attempted to make and evaluate them to the best of our ability based on the record before
us. While we have the discretion to deem certain arguments waived based on poor
briefing, we are not required to do so. Here, Nguyen’s arguments were clear and
intelligible enough for Rogers to understand and respond to in her own brief. Thus, we
deem it in the interests of justice to address Nguyen’s arguments on the merits.
Standard of Review and Relevant Law
While the amount of an attorney fee award is left to the trial court’s sound
discretion, the entitlement to fees is a matter we review under the de novo standard.
(Chodos v. Borman (2014) 227 Cal.App.4th 76, 91.)
Judgment creditors may claim authorized costs incurred while enforcing a
judgment, and when attorney fees are awarded after trial, those amounts include attorney
fees. (§§ 685.040, 685.090.) A motion for such fees, however, must be made before the
judgment is satisfied in full. (§ 685.080, subd. (a).)
Amount and Satisfaction of the Judgment
Nguyen’s argument here is essentially the same as it was below: 1) Rogers
misstated the amount of the judgment; 2) the record demonstrates the correct amount of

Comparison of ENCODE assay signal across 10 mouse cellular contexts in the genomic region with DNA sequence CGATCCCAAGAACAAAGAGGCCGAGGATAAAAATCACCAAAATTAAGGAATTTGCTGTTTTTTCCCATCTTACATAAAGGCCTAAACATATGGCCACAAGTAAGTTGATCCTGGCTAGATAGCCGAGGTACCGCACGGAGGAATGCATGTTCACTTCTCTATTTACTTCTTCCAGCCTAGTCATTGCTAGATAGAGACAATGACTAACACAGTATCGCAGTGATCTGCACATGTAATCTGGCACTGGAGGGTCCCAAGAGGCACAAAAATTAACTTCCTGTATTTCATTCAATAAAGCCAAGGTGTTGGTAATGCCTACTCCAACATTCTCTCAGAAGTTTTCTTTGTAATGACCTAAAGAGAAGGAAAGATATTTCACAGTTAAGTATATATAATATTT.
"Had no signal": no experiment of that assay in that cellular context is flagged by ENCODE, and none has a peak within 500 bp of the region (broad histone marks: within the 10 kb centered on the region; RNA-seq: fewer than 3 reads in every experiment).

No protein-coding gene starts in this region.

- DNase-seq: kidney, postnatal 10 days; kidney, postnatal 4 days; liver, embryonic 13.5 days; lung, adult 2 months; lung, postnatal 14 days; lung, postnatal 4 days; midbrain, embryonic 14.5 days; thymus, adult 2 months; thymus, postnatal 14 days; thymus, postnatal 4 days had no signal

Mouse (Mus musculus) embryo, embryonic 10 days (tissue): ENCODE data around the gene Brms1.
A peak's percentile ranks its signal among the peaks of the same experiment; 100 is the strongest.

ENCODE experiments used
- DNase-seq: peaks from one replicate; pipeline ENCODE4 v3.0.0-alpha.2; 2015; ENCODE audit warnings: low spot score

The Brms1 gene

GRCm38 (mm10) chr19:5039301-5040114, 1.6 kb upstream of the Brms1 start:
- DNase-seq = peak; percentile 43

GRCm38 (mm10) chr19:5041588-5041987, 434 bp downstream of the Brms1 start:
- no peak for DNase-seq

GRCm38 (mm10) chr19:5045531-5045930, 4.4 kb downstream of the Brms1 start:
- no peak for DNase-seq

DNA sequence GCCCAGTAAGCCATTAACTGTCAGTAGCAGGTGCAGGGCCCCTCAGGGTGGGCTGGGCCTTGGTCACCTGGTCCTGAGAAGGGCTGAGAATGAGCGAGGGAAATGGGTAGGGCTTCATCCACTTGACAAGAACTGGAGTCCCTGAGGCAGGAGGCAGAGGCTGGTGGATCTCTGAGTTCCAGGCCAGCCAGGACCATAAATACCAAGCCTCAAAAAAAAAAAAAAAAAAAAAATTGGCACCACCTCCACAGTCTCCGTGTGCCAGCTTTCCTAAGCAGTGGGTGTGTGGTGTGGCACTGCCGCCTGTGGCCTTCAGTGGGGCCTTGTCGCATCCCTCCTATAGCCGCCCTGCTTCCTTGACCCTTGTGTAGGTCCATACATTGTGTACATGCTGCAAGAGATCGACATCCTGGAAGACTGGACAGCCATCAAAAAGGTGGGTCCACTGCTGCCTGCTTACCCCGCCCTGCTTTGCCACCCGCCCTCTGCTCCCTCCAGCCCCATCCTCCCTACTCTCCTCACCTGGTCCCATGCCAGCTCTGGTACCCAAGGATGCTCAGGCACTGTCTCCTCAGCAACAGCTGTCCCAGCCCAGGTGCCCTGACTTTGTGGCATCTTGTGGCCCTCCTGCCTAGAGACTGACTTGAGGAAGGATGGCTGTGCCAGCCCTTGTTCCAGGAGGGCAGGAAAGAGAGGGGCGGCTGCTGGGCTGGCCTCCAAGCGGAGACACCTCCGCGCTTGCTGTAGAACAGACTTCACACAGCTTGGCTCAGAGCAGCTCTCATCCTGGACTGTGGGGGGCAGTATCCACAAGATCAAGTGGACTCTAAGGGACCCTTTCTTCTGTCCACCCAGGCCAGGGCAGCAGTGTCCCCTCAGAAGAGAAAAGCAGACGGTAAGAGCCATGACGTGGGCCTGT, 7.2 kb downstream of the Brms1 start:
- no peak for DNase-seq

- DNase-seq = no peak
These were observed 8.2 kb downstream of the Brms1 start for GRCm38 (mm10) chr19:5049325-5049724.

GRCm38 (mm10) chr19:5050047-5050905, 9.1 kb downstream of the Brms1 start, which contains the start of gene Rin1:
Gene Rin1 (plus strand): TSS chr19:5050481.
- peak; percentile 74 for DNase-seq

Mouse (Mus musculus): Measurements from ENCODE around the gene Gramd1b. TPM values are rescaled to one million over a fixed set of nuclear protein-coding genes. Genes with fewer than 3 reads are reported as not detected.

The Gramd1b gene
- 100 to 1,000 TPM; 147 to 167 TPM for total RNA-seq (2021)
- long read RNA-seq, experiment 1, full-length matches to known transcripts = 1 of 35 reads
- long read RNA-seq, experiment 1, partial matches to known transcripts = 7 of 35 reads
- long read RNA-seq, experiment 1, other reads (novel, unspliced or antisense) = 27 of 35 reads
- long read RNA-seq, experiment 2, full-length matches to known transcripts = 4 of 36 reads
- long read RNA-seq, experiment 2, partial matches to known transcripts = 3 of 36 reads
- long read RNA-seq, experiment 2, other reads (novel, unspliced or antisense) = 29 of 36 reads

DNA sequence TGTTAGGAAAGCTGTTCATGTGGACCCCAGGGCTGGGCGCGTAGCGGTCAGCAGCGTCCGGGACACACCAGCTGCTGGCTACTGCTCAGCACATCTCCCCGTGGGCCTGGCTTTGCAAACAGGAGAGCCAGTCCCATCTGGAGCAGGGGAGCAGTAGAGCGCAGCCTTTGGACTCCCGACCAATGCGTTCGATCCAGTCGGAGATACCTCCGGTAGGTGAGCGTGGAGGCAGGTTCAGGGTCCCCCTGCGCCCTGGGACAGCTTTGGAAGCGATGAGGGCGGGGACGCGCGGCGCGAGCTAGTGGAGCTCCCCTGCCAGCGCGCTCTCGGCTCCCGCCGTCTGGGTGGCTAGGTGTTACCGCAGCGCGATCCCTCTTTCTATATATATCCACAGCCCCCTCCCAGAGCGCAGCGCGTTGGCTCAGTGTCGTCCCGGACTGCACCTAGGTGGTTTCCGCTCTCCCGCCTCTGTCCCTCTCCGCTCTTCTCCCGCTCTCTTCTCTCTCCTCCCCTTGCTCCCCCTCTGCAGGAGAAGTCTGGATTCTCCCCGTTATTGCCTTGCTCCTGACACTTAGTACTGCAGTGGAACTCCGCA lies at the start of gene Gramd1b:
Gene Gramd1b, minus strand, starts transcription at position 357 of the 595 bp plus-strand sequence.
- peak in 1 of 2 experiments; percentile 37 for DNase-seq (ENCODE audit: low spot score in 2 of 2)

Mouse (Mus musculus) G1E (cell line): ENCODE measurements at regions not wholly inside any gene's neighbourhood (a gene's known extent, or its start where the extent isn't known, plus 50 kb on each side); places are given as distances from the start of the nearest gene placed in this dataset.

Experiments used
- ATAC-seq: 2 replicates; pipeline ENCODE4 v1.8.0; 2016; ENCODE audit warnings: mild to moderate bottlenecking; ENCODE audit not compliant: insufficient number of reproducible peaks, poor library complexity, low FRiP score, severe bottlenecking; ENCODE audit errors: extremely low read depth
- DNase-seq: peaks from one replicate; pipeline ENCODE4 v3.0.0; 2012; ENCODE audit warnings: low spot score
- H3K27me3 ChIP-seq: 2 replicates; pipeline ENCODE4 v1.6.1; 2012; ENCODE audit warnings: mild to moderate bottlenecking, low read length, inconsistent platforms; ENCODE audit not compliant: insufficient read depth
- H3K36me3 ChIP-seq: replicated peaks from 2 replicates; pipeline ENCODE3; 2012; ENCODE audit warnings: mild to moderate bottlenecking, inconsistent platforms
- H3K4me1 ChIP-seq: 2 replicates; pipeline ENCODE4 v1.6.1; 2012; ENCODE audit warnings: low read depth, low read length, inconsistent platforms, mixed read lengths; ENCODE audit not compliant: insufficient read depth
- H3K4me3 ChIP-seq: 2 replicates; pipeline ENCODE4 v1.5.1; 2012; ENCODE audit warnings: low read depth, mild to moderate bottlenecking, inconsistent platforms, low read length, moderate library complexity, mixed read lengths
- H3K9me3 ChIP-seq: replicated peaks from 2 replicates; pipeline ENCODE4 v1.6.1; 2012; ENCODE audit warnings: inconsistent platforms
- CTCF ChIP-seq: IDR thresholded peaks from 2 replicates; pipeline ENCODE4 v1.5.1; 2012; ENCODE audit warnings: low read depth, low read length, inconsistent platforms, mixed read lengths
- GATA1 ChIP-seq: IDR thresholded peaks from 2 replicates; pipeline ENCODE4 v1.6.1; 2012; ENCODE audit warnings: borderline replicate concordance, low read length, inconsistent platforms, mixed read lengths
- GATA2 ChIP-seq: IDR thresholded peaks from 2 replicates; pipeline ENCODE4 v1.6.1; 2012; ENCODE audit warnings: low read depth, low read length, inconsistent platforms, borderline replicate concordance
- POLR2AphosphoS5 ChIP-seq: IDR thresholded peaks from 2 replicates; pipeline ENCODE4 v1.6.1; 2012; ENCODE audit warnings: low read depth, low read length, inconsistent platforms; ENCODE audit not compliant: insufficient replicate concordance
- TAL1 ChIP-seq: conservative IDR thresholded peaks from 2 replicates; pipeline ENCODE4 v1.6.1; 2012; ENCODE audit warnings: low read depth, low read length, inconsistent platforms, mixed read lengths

the judgment was satisfied before the attorney fee motion was filed; and 3) accordingly,
Rogers cannot collect attorney fees for the enforcement of the judgment under section
685.080, subdivision (a). We begin with the amount of the underlying judgment.
The court’s statement of decision and the 2015 order, both of which served
as the basis for the judgment, stated an identical amount of “total” damages owed by
Nguyen: $179,982. Thus, Rogers’s claims that the total was $259,973 is plainly wrong,
and her interpretation of the judgment is not supported by substantial evidence.
Rogers argues that Nguyen did not establish the amount of the underlying
judgment was $179,982, and “fails to meet his burden even if he was correct.” She is
mistaken. It takes nothing more than a reading of the 2015 order and the statement of